‘(4) The amounts spent by the plaintiffs on improving their properties and the amounts paid by plaintiffs pursuant to the Contracts of Sale.

‘(5) Whether the plaintiffs are entitled to any recovery for sums spent on improving the property and sums paid pursuant to the terms of the said Contracts.

‘(6) Whether defendants furnished plaintiffs a copy of the Final Subdivision Report prior to the time plaintiffs entered into the pleaded Deposit Receipts and Contracts of Sale.

‘(7) Whether defendant Mark Oppenheim had a valid real estate agents' license at the time of the execution of the pleaded Deposit Receipts.

‘(8) Whether the defendant Samuel Ochin acted on behalf of himself individually or whether he was merely acting as an officer and agent of the defendant corporations.’

The ‘Joint Pre-Trial Statement’ prepared by Mr. McCarthy, plaintiffs' attorney, and signed by both himself and the defendants' attorney, set forth the issues as follows:

‘(1) Whether the contracts and/or deposit receipts of each of the plaintiffs attached to the complaint, are wholly illegal and void and of no force and effect whatsoever, as being in non-compliance with the Business and Professions Code sections above referred to.

‘(2) If said contracts are illegal and void, what damages are the plaintiffs entitled to recover, and what is the amount of each of said items of damage.

‘(3) If said contracts are illegal and void, and if said plaintiffs are entitled to a recovery of damages, what amount, if any, are the defendants entitled to by way of offset against the plaintiffs' claim.’

A minute order discloses that the trial of this matter began on May 12, 1959. The minute order of July 1, 1959, provides in part that the ‘case is submitted to the Court for its consideration and decision and now stands submitted.’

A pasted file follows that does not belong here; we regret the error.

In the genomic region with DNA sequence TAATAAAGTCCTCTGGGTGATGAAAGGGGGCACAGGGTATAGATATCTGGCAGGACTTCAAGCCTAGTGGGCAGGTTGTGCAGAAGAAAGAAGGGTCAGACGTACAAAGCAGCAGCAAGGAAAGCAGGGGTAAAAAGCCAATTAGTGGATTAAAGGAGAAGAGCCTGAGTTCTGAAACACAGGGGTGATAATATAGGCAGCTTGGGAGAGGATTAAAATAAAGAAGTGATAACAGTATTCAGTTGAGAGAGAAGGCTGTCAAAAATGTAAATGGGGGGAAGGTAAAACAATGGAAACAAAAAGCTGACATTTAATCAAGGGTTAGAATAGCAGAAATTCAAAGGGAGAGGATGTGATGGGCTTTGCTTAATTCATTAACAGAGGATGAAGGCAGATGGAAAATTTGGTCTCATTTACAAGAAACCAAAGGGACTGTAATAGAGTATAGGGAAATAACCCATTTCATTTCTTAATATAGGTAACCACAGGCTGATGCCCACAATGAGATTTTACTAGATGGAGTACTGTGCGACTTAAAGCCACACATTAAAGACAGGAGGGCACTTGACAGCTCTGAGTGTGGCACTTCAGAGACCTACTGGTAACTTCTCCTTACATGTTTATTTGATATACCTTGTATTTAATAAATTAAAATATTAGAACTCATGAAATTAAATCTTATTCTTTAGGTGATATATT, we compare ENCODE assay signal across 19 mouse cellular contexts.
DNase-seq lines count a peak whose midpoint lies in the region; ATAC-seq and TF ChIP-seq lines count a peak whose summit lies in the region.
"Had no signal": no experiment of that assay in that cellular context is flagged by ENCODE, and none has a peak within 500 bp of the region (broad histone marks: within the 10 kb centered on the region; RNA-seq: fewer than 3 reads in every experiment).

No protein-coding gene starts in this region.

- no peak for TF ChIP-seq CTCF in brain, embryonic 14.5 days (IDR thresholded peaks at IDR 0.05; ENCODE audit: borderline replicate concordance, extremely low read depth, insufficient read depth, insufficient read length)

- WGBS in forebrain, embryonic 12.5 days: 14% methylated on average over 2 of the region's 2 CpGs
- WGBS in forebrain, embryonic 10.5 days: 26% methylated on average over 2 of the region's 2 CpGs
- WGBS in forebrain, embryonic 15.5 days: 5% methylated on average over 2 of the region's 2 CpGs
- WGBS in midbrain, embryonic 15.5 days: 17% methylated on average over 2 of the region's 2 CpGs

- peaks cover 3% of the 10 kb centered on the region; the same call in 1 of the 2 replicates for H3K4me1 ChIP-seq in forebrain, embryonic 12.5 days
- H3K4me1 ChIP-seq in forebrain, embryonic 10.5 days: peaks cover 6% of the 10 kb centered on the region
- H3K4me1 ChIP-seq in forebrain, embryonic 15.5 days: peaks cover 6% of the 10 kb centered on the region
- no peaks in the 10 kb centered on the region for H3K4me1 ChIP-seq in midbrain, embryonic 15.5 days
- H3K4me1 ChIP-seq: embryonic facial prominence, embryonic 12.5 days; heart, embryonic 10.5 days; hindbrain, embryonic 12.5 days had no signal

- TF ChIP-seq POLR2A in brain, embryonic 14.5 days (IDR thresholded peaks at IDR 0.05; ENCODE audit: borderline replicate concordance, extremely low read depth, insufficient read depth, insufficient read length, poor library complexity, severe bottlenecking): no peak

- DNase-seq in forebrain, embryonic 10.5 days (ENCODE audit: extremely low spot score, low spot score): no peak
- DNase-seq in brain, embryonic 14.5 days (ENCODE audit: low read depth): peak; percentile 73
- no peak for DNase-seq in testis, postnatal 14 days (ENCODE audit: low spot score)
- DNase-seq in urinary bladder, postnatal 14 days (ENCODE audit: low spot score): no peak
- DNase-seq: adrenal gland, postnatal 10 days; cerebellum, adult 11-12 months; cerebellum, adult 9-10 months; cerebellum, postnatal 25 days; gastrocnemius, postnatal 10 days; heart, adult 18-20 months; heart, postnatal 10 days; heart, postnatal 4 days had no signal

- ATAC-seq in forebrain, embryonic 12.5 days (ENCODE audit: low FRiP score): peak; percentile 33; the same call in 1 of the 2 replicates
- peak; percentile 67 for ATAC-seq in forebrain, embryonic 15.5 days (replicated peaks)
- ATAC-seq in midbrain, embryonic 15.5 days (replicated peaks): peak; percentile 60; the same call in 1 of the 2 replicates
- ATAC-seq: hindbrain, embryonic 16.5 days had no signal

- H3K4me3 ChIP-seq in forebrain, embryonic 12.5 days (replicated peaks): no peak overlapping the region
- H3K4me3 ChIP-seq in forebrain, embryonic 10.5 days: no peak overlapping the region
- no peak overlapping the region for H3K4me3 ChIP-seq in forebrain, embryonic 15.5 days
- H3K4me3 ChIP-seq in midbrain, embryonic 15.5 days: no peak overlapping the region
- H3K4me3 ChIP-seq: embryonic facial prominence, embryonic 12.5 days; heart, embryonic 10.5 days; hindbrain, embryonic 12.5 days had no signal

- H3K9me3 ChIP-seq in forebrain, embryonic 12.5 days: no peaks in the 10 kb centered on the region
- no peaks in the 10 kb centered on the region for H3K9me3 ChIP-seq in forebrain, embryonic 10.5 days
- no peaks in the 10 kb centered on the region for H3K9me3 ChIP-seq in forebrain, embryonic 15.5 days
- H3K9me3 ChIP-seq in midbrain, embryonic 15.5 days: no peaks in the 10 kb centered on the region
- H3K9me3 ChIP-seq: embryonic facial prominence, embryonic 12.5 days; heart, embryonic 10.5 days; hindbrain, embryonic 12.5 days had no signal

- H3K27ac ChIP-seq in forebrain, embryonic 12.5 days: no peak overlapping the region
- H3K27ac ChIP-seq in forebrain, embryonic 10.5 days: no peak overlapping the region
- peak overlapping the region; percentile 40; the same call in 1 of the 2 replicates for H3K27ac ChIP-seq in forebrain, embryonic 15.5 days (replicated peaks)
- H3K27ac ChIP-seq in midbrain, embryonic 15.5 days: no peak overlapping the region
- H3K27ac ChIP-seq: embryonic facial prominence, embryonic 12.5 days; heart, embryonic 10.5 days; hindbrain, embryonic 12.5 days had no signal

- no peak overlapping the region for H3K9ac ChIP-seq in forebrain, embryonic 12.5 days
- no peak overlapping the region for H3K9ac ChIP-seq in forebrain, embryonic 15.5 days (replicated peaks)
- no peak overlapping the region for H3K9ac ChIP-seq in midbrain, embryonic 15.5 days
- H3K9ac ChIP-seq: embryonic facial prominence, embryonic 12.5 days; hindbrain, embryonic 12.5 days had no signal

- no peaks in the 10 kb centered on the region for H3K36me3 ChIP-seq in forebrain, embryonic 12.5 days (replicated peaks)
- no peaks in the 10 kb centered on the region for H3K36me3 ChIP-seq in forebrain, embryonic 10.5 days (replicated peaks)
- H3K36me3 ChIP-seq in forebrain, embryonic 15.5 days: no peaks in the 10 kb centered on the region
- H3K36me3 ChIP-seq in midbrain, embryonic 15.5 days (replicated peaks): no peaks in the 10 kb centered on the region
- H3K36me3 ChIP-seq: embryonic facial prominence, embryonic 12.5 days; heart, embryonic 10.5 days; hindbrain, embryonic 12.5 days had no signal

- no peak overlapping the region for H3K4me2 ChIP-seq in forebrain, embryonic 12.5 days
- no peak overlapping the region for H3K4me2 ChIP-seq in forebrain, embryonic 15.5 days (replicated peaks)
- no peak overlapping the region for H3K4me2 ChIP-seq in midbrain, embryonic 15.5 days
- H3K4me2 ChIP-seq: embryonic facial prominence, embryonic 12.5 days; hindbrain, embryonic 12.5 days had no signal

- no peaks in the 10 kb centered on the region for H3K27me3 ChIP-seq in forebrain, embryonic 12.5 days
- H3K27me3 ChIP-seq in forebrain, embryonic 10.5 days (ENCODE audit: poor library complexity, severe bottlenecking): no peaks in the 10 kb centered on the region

On August 17, 1959, subsequent to the case's being submitted but prior to judgment, plaintiffs filed an ‘Undertaking on Attachment’ and an ‘Affidavit for Attachment Against Resident C.C.P. Sec. 538’ wherein it was stated in pertinent part as follows:

‘* * * [T]he defendants in said action are indebted to the Plaintiffs in the sum of Twenty Five Thousand ($25,000.00) Dollars, lawful money of the United States, over and above all legal set-offs and counter-claims, upon an implied contract, for the direct payment of money, to-wit: Implied contract for repayment of sums advanced on contract of sale of real property. * * *’ (Emphasis added.)

Plaintiffs obtained two writs of attachment. The first ‘Writ of Attachment C.C.P., 540–560’ was directed to ‘the Sheriff of the County of Ventura.’ The second ‘Writ of Attachment C.C.P., 540–560’ was directed to ‘the Sheriff of the County of Los Angeles.’

The writ issued to the Sheriff of Ventura County was returned unsatisfied. However, on August 19, 1959, levy was made on the bank account of some of the defendants by the Sheriff of Los Angeles County.4 The ‘Answer to Garnishment’ discloses that levy was made upon $8,617.07.

On August 24, 1959, defendants filed a ‘Notice of Motion to Discharge Attachment.’ On the same date plaintiffs filed their ‘Plaintiff's (sic) Points and Authorities in Opposition of Motion to Discharge Attachment’ and an ‘Amended Affidavit for Attachment against Resident.’

In the amended affidavit, plaintiffs again alleged ‘That the defendants in said action are indebted to the plaintiffs in the sum of $25,000.00, lawful money of the United States, over and above all legal set offs and counterclaims, upon an implied contract for the direct payments of money, to wit, an implied contract for repayment of sums advanced pursuant to contracts for sale and purchase of real property * * *.’ (Emphasis added.)

The minute order of August 24, 1959, provides in part as follows:

‘* * * good cause appearing therefor, it is by the Court ordered, pursuant to stipulation of respective counsel, that said attachment be withdrawn, as set forth in the written stipulation to be filed herein.'5

On August 28, 1959, the trial court filed its ‘Memorandum of Opinion.’ Therein the court indicated that those of the plaintiffs who had pleaded causes of action sounding in fraud and deceit had failed to meet their burden of proof, and that it was awarding plaintiffs a ‘tort’ recovery.6

On January 29, 1960, the ‘Findings of Fact and Conclusions of Law’ were filed, and on February 2, 1960, ‘Judgment’ was filed and entered.

On February 15, 1960, defendants' ‘Notice of Intention of Move for New Trial’ was filed. The four grounds set forth therein were: ‘(1) Excessive damages appearing to have been given under the influence of passion or prejudice. (2) Insufficiency of evidence to justify the decision and judgment. (3) Said judgment is against law. (4) Error in law occurring at the trial and excepted to by plaintiffs (sic).’